Each project was extremely ambitious, if not pretentious. Omikron was a massive project, combining elements of 3D fighting games with first-person shooting sequences and sandbox-style exploration. It was, in retrospect, probably Quantic Dream's most focused effort on creating an enjoyable video game that put the gamer first.

Yet it followed that up with Indigo Prophecy, which abandoned the freedom that its predecessor allowed, in favor of forcing players to sit through long cinematic sequences with minimal interactions. Most of the interactions the player had with the character were a series of QTEs (quick-time events) in which players had to press the keys shown onscreen in a timely manner or fail the scenario -- much like what Dragon's Lair did all the way back in 1983. It's an attempt to make the player feel involved with a scripted cinematic sequence, but it hardly qualifies as gameplay.

One of Indigo Prophecy's tedious quick-time events.

Its successor, Heavy Rain, was built on the same foundation, progressing through a sequence of scenarios featuring QTEs. However, Heavy Rain was different in that if the scenario was "failed," the character didn't start over. Instead, the story would continue, with the consequences piling up toward the end. That change was favorably received by critics, and Heavy Rain received Game of the Year awards from both GameSpy and IGN.

Is Beyond: Two Souls a step forward or two steps back?

Just like Indigo Prophecy and Heavy Rain, Beyond: Two Souls is not a game -- it is a mildly interactive movie. David Cage wants the gamer to experience his artistic vision to a letter so badly that he holds the player's hand throughout the experience.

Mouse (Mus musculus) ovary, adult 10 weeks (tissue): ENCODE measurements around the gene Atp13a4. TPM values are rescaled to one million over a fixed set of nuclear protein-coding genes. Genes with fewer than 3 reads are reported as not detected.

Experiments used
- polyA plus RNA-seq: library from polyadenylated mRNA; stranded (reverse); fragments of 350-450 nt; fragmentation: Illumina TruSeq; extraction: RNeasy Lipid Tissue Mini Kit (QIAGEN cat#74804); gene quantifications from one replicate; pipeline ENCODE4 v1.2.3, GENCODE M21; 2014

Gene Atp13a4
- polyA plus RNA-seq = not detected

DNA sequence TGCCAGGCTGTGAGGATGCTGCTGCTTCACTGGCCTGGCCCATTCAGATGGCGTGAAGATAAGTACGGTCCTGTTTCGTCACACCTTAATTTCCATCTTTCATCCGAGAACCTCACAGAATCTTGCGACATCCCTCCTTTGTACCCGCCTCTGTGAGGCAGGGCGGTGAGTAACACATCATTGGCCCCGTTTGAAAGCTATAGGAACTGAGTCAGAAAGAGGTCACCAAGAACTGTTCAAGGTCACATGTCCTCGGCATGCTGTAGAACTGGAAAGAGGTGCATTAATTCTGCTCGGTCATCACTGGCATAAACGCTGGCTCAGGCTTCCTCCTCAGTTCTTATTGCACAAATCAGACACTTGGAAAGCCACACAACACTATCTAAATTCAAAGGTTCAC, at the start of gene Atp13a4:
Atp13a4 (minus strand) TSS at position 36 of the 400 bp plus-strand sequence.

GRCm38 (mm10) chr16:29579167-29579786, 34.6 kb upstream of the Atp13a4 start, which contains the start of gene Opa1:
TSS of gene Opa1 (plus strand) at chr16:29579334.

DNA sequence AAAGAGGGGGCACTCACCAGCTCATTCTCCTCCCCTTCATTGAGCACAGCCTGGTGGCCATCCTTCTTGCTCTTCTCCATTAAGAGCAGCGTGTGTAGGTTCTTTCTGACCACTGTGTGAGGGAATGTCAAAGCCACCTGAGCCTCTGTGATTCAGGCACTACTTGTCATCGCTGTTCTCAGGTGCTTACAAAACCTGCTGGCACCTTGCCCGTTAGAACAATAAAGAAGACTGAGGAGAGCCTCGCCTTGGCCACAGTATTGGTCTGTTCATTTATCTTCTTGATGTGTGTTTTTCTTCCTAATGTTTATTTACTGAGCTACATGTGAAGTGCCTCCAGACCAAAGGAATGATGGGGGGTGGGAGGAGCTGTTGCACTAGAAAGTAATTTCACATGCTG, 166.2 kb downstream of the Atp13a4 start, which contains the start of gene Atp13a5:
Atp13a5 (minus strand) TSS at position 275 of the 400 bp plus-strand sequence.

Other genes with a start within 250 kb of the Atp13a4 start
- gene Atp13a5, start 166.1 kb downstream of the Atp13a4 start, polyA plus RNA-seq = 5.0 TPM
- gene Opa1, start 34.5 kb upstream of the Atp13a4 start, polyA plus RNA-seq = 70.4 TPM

Graphically speaking, Beyond: Two Souls is a technological marvel. The game uses motion and performance-capturing technology to digitally clone its two headlining stars, Ellen Page and Willem Dafoe, straight into the game. Although small touches like controlling the main character, Jodie, as she makes dinner lends a sense of intimacy that other games don't provide, the player is still extremely limited in exploration, interactions, or possible decisions -- technically and narratively speaking, it's a game on rails.

However, that's not say that there isn't room for this niche genre of interactive storybook games. Other similar games, like Telltale Games' The Walking Dead, also fall into this category, in which gamers simply watch a tale unfold and make choices. Some people might consider these kind of games the successors to old point-and-click adventure games such as King's Quest, The Curse of Monkey Island, and Grim Fandango, but those classic games never aspired to be Hollywood blockbusters.

Some final thoughts

However, keeping gamers on rails and in the confines of the director's imagination can be much cheaper than producing a wide open world in which anything is possible. Games like Grand Theft Auto, Bethesda's Elder Scrolls games, and Bioware's Mass Effect and Dragon Age games all require large production budgets due to the sheer amount of decision-based branching possibilities in each playthrough. Simply look at how much cheaper Beyond: Two Souls actually is despite its impressive technical polish.


Release date


Production/Marketing Budget

Beyond: Two Souls


Sony Entertainment

$27 million

Crysis 3


Electronic Arts

$60 million

The Elder Scrolls V: Skyrim


Bethesda Softworks

$85 million

Final Fantasy VII



$218 million

Grand Theft Auto V


Take-Two Interactive

$265 million

Source: Various websites.

This raises two interesting questions.

Out of consideration for production budgets, will game developers who pride themselves on creating fully realized virtual worlds take a backseat to director-driven visions like Beyond: Two Souls? More importantly, does this represent a serious step backwards for Western role-playing video games, which have a long history of presenting gamers with freedom of choices and exploration?